DONORS:
Dee Bianco, Natalie Nicholson, Pat Burnham, Frank and
Linda Ely and the California Hawking Club
BRIAN JAMES WALTON
Lifetime Honorary Member California Hawking Club
by Glenn R. Stewart
Glenn Stewart recorded about an interview with Brian Walton on December 12, 2006. Questions focused on his early days as a falconer, some
memories of his gyrfalcon, Beulah, and his view of the role of falconers in the peregrine falcon recovery.
Thanks to Brian, many have enjoyed extraordinary experiences like a trip to one of the last places in California where peregrines were found in
the 1970’s—experiences that will forever.
HERE IS A PORTION RECORD OF GLENN’S INTERVIEW WITH BRIAN
(the complete interview is on file with The Archives of Falconry):
First Great Falconry Bird
Brian received a gyrfalcon as a hand-me down bird from a fellow who didn’t have time for her. He called her “Beulah. Falconers from that
era say that one had to get by reading the ancient European books that were largely stories about hawking that could not be replicated in
the USA. He read The Taming of Ghengis and wrote to Ronald Stevens who had moved to Ireland, and asked his advice. Stevens was a
gentleman; his reply was like one of his books.
Beulah was only the second gyrfalcon he had ever seen. She was absolutely loyal. As soon as she understood that he had food, she was not
going anywhere, unless he failed to produce quarry. Then she would go find her own. But he paid attention to what Ronald Stevens had
said. Maybe the tenth day he went out to a field covered with gulls. When he released her she took off after the gulls and almost caught
one! She was still on the creance. He remembers the dowel bouncing over the ground as she pitched up after a climbing gull and almost
caught it. She was powerful! He decided that it was time to stop using the creance. The next day she flew straight over and killed a gull.
He found that she would mount high in the wind. If it wasn’t windy, she didn’t go up. At that time, there were a lot of people in California
falconry who did not know how to train birds very well. He was one of them. He learned that she would just give him a couple of minutes
to flush or she would go off and find something to kill. She caught about twenty-five kites, about a dozen harriers, and many gulls. It was
just no challenge for her to catch things. There were places in the Los Osos Valley where American widgeon would feed in the middle of
these large grassy fields. The wind would be blowing so hard it would almost blow her off the fist. He would put her up about a mile away
and let her mount while he drove to the duck flocks. Beulah took only two days to be wedded to his English setter, Grimes, so she became
a real ally and enabled him to be a falconer. The gyr would climb to the heavens and the dog would run like crazy while he drove to the
ducks and then see a spectacular flight. Of course she flew away one day. He looked everywhere, flew in airplanes, but could not get a
beep. About ten days later, he heard about an Audubon rare bird sighting of a large falcon eating a gull down on the beach at the mouth of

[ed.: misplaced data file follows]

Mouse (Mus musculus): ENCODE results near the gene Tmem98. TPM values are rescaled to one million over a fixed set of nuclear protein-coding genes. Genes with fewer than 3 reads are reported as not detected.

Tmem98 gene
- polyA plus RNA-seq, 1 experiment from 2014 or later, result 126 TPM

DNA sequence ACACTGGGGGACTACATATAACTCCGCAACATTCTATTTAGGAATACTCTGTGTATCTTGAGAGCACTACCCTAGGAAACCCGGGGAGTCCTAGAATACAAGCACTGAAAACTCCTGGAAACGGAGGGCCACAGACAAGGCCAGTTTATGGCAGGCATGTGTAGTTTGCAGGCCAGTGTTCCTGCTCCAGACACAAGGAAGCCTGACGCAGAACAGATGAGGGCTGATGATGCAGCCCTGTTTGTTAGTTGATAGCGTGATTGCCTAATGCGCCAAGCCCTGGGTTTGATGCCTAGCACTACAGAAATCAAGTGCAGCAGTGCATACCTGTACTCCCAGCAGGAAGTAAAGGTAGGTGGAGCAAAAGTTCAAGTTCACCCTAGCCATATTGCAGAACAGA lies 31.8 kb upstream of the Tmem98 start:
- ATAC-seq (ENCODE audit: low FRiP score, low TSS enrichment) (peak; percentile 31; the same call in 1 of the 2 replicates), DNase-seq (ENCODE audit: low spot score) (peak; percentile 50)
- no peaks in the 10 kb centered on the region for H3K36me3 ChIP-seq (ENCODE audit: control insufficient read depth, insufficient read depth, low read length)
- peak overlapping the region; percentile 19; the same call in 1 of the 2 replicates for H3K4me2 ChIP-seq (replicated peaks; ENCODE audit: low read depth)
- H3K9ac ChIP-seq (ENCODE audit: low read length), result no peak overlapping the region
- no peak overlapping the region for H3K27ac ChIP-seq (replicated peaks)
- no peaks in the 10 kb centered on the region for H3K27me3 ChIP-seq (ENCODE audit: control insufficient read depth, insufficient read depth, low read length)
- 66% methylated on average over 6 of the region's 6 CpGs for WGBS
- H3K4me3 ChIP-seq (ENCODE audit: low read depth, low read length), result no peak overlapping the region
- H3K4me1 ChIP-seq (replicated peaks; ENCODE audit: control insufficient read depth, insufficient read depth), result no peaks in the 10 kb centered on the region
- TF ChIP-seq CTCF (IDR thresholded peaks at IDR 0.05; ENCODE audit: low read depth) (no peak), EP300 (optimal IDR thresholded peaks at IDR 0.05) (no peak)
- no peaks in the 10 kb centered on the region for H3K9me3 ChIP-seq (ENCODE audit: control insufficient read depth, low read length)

the Pajaro River. He likes to think that it was “Beulah feeding up before she flew back to the Arctic.
Visit with Ronald Stevens
Brian and his wife attended an ornithological congress meeting in Moscow. The Western Foundation of Vertebrate Zoology asked him to
look at some collections in Finland and Ireland so he wrote to Ronald Stevens and received an invitation to visit.
Stevens provided a dinner for the ages. He showed them his kestrel breeding pens. He would let a kestrel fly around wild all year and then
it would fly back into the pen in the spring to breed. He was a magical guy. They corresponded several times before Stevens passed away.
Brian valued his friendship. They were ‘kindred spirits.
I ran an errand for Brian Walton many years ago. Soon after we had our first successes breeding Harris’ hawks at the Predatory Bird
Research Group, Russell Tucker and I delivered one to Steve Baptiste so that he and his son could fly it. Steve worked for the Nevada
Gaming Commission as an undercover investigator so he worked nights and was able to focus on breeding birds and hunting during the
day. He used a dune buggy to travel into Nevadas high desert to observe the habits of sage grouse.
Steve treated us to a wonderful afternoon trip into the desert over almost impassable roads to teach us about grouse and a flight with his
gyrkin. It was an ordinary, daily activity for Steve that became an extraordinary memory for a couple of young falconers who had never
seen a sage grouse. As he fed his gyr out there in the silence of the desert after the flight, he remarked, “You know, I like Brian Walton—he
never says anything foolish.
It was a simple statement, but I never forgot it. I think it goes to the core of Brians success over the years as a member of the Club
who showed up at many board meetings to offer advice; as a counselor to Department of Fish and Game officials; as a member of The
Peregrine Fund board of directors, and, as a member of the peregrine falcon and bald eagle recovery teams. Jamey Eddy used to accuse
him of having a “silver tongue and to some extent I think Jamey was right. But what is important, and the reason we honored him as an
honorary lifetime member of our Club, was that he offered truthful advice when it was needed and took action on things that he believed
in.
Brian was an avid and generous
supporter of the Archives
of Falconry. He donated his
collection of prized Moran hoods.
...He offered truthful advice when
it was needed and took action on
things that he believed in.
L-R: Danny Verrier,
John Moran, Brian
Walton, James Eddy and
Steve Duffy in 1991.
Brian at a Peregrine
Fund board meeting in
1992 with Lloyd Kiff and
dad, James Walton.